Wednesday, April 26, 2017
Saturday, April 22, 2017
A tour helicopter had to make an emergency landing Thursday morning on Kirkman Road near Sand Lake Road. (Orlando Fire Department)
A Robinson R44 tour helicopter had to make an emergency landing Thursday morning in a median on Kirkman Road near Sand Lake Road, fire officials said.
The pilot and two passengers were not injured.
Orlando Fire Department officials said the pilot had 11 years of experience.
Air Florida Helicopters Charters, Inc. said in a statement that the pilot made the landing as a precaution.
It’s not clear what caused the pilot to land, the company said.
The tail of the helicopter fell off when it landed, officials said.
“We are ultimately happy and thankful nobody was hurt. The passengers were brought back to our location in good spirits and health,” it said.
The Federal Aviation Administration and National Transportation Safety Board are investigating.
The International Drive business offering $20 helicopter rides over Orlando’s tourist attractions has been operating for nearly 25 years.
#Helicopter #Crash #Aviation #Orlando #R44 #Robinson #Charles_Dalberto #Perla_Group
Friday, April 21, 2017
Facebook is building a helicopter to help deliver internet access in emergencies - Charles D'Alberto
After building a solar-powered plane to help deliver internet access nearly two years ago, Facebook is once again building another aircraft to deploy the internet -- this time, in the form of a helicopter.
Unveiled at its F8 developer conference, the Mark Zuckerberg-led social network said the helicopter, known as the "Tether-tenna," would provide internet access and could be deployed for months in the case of an emergency.
"It's a small helicopter tethered to a fiber line and power—essentially,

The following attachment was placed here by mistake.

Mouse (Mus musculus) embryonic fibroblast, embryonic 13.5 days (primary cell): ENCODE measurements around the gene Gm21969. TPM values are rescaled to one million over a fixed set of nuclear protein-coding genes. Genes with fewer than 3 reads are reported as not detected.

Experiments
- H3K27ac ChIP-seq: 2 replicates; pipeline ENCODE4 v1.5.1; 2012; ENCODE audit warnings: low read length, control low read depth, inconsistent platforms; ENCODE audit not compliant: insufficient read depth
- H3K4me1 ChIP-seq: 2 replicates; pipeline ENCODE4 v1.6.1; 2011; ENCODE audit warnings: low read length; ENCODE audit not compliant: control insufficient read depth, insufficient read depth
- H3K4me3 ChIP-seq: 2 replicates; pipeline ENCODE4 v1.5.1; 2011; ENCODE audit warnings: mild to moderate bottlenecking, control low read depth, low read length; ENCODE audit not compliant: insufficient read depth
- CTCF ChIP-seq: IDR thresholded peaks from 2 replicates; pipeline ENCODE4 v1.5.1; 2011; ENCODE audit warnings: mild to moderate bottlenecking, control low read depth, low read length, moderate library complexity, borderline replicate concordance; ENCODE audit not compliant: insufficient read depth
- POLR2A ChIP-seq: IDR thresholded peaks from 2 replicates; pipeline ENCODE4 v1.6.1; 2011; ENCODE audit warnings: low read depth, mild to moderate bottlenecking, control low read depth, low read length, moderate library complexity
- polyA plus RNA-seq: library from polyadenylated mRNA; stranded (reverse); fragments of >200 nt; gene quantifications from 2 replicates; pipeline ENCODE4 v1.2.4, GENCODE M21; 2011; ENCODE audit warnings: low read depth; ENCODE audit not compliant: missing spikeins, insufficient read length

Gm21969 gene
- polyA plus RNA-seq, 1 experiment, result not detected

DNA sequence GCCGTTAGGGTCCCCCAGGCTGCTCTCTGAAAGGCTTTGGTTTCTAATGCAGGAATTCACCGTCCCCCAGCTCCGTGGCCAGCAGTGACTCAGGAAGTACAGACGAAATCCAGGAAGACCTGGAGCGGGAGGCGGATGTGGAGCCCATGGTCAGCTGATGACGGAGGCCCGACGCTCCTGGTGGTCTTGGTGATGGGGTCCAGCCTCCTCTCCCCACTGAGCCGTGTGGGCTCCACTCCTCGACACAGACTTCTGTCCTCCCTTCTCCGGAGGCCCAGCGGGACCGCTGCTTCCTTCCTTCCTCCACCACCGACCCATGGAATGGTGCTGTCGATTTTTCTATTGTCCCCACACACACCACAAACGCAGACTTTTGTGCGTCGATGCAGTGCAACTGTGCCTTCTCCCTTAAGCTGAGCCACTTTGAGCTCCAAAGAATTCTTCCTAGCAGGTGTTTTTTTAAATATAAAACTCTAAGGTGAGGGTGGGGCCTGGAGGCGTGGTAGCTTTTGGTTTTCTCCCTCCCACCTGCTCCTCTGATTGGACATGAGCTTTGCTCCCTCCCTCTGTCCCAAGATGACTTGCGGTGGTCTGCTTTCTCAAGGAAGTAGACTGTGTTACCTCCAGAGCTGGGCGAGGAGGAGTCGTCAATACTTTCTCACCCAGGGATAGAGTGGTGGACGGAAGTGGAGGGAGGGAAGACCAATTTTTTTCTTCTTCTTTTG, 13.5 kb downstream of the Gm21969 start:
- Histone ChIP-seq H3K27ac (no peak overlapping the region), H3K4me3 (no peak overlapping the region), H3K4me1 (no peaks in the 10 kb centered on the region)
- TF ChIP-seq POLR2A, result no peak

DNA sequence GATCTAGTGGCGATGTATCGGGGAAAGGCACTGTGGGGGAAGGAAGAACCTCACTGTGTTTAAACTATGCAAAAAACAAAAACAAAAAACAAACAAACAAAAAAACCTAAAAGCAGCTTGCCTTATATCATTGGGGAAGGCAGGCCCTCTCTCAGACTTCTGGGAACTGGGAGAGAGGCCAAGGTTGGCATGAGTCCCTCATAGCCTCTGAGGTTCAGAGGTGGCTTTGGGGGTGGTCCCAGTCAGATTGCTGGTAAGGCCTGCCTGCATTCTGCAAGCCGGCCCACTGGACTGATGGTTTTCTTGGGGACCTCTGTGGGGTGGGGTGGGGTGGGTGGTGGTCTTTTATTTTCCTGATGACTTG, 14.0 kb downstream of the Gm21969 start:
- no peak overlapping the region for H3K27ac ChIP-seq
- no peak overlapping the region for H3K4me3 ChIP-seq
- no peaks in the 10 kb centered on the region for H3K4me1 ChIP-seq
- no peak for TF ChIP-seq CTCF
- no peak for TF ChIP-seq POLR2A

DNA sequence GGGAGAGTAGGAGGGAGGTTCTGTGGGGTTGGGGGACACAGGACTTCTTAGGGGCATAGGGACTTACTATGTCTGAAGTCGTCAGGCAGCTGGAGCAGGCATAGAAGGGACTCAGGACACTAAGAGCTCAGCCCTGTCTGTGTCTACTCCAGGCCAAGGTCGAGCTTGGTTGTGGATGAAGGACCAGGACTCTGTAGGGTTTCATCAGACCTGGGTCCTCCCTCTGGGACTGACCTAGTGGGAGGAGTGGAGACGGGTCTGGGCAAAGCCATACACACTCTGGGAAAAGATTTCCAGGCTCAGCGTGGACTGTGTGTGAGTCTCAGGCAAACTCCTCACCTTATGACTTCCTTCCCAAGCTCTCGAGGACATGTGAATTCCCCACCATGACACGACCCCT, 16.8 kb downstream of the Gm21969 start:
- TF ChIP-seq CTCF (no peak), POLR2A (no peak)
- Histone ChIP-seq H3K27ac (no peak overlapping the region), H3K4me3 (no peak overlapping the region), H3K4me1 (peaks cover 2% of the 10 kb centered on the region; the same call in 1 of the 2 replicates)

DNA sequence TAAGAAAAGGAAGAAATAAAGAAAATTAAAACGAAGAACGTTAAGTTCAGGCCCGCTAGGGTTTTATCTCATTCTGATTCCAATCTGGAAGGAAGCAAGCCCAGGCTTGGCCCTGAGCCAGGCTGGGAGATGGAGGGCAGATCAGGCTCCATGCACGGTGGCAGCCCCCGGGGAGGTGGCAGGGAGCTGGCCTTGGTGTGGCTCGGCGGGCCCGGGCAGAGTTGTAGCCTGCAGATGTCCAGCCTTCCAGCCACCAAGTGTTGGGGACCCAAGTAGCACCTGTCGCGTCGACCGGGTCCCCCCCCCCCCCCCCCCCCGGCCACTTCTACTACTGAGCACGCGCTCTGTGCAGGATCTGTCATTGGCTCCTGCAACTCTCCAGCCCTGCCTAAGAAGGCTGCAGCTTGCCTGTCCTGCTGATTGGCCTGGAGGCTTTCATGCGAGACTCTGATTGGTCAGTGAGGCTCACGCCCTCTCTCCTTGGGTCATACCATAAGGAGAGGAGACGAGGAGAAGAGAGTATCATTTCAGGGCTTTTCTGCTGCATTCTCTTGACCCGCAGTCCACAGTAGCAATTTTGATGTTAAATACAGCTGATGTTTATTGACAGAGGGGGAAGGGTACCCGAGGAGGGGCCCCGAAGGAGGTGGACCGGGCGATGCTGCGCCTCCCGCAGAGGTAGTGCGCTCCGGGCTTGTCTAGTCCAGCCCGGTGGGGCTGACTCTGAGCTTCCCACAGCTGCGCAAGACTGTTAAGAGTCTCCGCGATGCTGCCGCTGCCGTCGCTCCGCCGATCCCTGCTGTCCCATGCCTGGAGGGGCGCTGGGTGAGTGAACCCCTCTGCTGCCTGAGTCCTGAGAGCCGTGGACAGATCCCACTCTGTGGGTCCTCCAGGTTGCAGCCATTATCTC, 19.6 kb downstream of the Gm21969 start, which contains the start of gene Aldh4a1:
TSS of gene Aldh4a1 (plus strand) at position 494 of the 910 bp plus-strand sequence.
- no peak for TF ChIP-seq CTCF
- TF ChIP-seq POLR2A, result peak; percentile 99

insta-infrastructure," Facebook's Yael Maguire, wrote in a blog post. "If the fiber line is still good to a certain point, we can make a virtual tower by flying a Tether-tenna a few hundred feet from the ground. When completed, this technology will be able to be deployed immediately and operate for months at a time to bring back connectivity in case of an emergency — ensuring the local community can stay connected while the in-ground connectivity is under repair."
Facebook did not say whether it would build more helicopters or if it would partner with other companies to do the work.
Tether-tenna is part of Facebook's Telecom Infra Project, which includes the aforementioned solar plane, known as Aquila, as well as Terragraph, which helps boost internet signals in dense urban areas.
#Facebook #Helicopter #Zuckerberg #Internet #Aviation #Charles_Dalberto #Perla_Group
Thursday, April 20, 2017
Iran recently released footage of what it claims is a fifth-generation stealth fighter jet called the Qaher F-313 rolling around a runway, but experts aren't buying it.
The F-313 has appeared before, in 2013, when War Is Boring pointed out that the jet was too small to carry its announced weapons payload or even fit a pilot.